The BJS victimization survey (here) shows that rates of rape and sexual assault in 2010 were less than half of what they were in 1995. More recent BJS surveys show no significant increase since 2010.

The same is true for victimization among college-age women. For both students and non-students, victimization rates in 2013 were about half of what they had been before the internet-porn explosion.

Maybe some John Lott of porn will write a book – More Porn, Less Rape.

Douthat doesn’t like porn. So rather than confront this large but inconvenient fact about porn and sexual assault, he buries it in the middle of a sentence one-third of the way into his column. 

It’s not just porn that Douthat doesn’t like. He doesn’t like sex for sex’s sake. He’s also condescendingly dismissive of any sex education that is not focused on repression.

The sex education programs in my mostly liberal schools featured a touching faith from the adults in charge that they were engaged in a great work of enlightenment, that with the right curricula they could roll back the forces of repression and make sexuality a place of egalitarian pleasure and safety for us all.

The students of the 90s, when Douthat was in those classes, wound up being much less sexually assaultive and sexually victimized than their counterparts of earlier years when sex ed either was not part of the curriculum or was taught as biology just to make it as boring as possible. No matter. Douthat likes those “forces of repression” and wants to see them rolled out again.

Don’t hold your breath, Ross. That Pandora’s box has been opened. Those erotic evils will continue to float unconfined, and Pandora herself has gone into the Internet music biz. So we are all free to pontificate, unconstrained by data, about what would happen if porn were banned. But if we’re going to speculate about the effects of pornography, we should pay at least some attention to the evidence we have about what actually did happen.


*Andrea Dworkin did not coin the phrase “Porn is the theory, rape is the practice.” That was Robin Morgan. But Dworkin, in her vigorous fight against porn, espoused that causal idea. Falwell is Rev. Jerry Falwell, Sr. He too did not like porn, though in my very unthorough Google search, I could find no reference to his claiming that it caused rape.

The Social Construction of Brutality

February 4, 2018
Posted by Jay Livingston

Super. It’s Superbowl Sunday. On the front page of the New York Times Review section is an article by the wife of former NFL safety Rob Kelly. The title is “Football Destroyed My Husband’s Mind.” Mood swings, paranoia, depression, irrationality. “Often he would forget to eat. I’d find full bowls of cereal left around the house, on bookshelves or the fireplace mantel.” It’s chronic traumatic encephalopathy, the result of concussions and other physical insults to the brain.  

The kickoff today is at 6:30.

            *            *            *            *

Construction Job. In The Social Construction of Reality, Berger and Luckman describe how behaviors that start as a one-off – let’s meet for lunch tomorrow at 1:00 – can become institutionalized as regular practices. It turns into the Tuesday one o’clock lunch – external to the people involved. As more people become a part of it, its reality becomes more and more solid, literally, with buildings and equipment as well as rules and scheduling. We now have an institution that is seemingly unchangeable. Any other way of doing things is unimaginable.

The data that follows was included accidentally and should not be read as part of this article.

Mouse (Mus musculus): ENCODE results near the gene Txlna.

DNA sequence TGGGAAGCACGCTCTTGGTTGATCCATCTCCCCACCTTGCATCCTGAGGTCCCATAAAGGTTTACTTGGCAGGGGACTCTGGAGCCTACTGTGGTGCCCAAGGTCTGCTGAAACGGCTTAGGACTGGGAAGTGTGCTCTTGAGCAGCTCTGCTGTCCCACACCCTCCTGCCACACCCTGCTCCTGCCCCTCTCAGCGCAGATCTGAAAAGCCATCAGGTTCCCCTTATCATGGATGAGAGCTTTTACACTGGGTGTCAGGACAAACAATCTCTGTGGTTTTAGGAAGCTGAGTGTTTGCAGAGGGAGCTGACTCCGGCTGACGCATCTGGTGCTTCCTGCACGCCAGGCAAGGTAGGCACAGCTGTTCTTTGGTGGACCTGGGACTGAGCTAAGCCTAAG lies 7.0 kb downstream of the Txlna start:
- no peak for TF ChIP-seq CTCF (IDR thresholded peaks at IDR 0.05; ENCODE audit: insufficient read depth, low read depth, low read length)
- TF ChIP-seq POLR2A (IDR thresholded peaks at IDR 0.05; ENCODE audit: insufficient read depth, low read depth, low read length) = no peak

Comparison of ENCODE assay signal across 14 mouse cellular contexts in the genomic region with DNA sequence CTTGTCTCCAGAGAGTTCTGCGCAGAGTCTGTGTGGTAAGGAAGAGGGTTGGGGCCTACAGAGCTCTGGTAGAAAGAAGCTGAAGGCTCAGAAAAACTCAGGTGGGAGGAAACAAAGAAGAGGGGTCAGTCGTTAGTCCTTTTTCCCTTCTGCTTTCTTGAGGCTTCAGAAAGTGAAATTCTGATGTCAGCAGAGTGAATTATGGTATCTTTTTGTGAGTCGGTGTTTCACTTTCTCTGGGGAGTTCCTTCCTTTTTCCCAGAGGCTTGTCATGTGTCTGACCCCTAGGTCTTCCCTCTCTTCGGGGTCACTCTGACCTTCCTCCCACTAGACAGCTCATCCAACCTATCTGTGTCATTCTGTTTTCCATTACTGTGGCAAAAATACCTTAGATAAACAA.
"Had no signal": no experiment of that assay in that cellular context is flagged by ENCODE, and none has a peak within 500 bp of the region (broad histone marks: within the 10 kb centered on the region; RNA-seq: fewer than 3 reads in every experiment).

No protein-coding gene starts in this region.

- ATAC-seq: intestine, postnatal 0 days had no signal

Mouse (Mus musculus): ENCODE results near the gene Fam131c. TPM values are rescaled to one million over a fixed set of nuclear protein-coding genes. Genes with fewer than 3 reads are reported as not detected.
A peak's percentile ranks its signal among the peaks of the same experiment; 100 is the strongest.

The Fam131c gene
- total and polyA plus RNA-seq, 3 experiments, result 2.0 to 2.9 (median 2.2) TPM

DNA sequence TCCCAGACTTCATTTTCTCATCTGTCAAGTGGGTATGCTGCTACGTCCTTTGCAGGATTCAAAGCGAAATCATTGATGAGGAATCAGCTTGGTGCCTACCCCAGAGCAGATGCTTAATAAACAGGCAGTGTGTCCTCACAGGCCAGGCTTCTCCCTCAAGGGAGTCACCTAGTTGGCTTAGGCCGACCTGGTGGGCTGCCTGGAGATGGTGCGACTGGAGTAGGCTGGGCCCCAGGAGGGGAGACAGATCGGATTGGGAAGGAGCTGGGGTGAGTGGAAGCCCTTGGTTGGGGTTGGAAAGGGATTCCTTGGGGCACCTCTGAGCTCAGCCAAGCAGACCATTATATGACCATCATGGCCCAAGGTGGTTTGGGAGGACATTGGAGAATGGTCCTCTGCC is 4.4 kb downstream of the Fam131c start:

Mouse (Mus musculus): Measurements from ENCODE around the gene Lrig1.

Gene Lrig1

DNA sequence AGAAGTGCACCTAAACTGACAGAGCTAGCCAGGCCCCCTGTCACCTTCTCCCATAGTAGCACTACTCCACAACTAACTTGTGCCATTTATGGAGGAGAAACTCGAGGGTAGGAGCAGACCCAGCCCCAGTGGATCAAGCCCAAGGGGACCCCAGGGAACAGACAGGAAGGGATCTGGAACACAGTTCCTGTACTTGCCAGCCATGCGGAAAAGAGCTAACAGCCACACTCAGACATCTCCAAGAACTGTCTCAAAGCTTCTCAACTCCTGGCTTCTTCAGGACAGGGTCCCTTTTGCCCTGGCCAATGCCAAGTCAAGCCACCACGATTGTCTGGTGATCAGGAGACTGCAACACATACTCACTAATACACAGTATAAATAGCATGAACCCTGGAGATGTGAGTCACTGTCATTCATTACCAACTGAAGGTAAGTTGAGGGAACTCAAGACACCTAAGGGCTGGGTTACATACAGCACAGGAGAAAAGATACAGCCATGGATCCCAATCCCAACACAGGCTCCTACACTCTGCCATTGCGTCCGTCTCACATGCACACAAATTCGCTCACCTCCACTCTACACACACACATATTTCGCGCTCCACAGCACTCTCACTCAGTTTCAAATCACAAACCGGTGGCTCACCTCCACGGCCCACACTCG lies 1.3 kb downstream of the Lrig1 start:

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Imagine That. Last year, after a Penn State student died during a fraternity hazing, Lisa Wade tried to reframe the whole argument.

Imagine a world in which everything was the same about higher education except there have never been Greek organizations. An 18-year-old waltzes into a dean’s office and says, “I want to start an exclusive club on campus that doesn’t allow women and serves mostly white and privileged students and we’re going to throw parties all the time that are illegal, and at these parties, all the bad stuff that happens on campus is going to happen disproportionately. What do you think?”

By “bad stuff” she means rape and less criminal kinds of sexual coercion, drunkenness, physical and psychological intimidation, and brutality resulting in injury, sometimes hospitalization, and the occasional death.

Some people preferred to imagine Lisa being raped or killed for suggesting that their fraternities led to rape and brutality. 

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Zero-based Reality Construction. In “zero-based budgeting” no part of an organization has its budget automatically renewed. Instead, budgeteers ask of each item, “Is this necessary? What does it contribute to our goals?”

Imagine a world with no football. A group of athletes puts forward a proposal for a new sport to be played by school teams and professionals. It will cost a lot of money – money that most schools will not recoup. Many who play at the collegiate level and nearly all those who play professionally will live the rest of their lives with some pain and injury. Many will suffer permanent brain injury. Even those who play only in high school are at risk. Should we get started on making this a national institution?

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What’s done is done and cannot be undone. Institutions once constructed cannot be unconstructed, at least not quickly and only with great difficulty. Even if everyone agreed that fraternities or football are toxic institutions, nobody could imagine how to get rid of them. So instead, we get minor adjustments – rules about helmets and hits and heads, rules about drinking (requiring “third-party vendors”) or rush (reducing it from eight weeks to six). [Inside Higher Ed]

But there is no such agreement that these institutions do more harm than good, certainly no agreement on fraternities and probably not on football. Millions of us watch football and suffer no apparent harm. What happens to the players is, well, too bad. But that’s the way it is. What can you do?

Enjoy the game.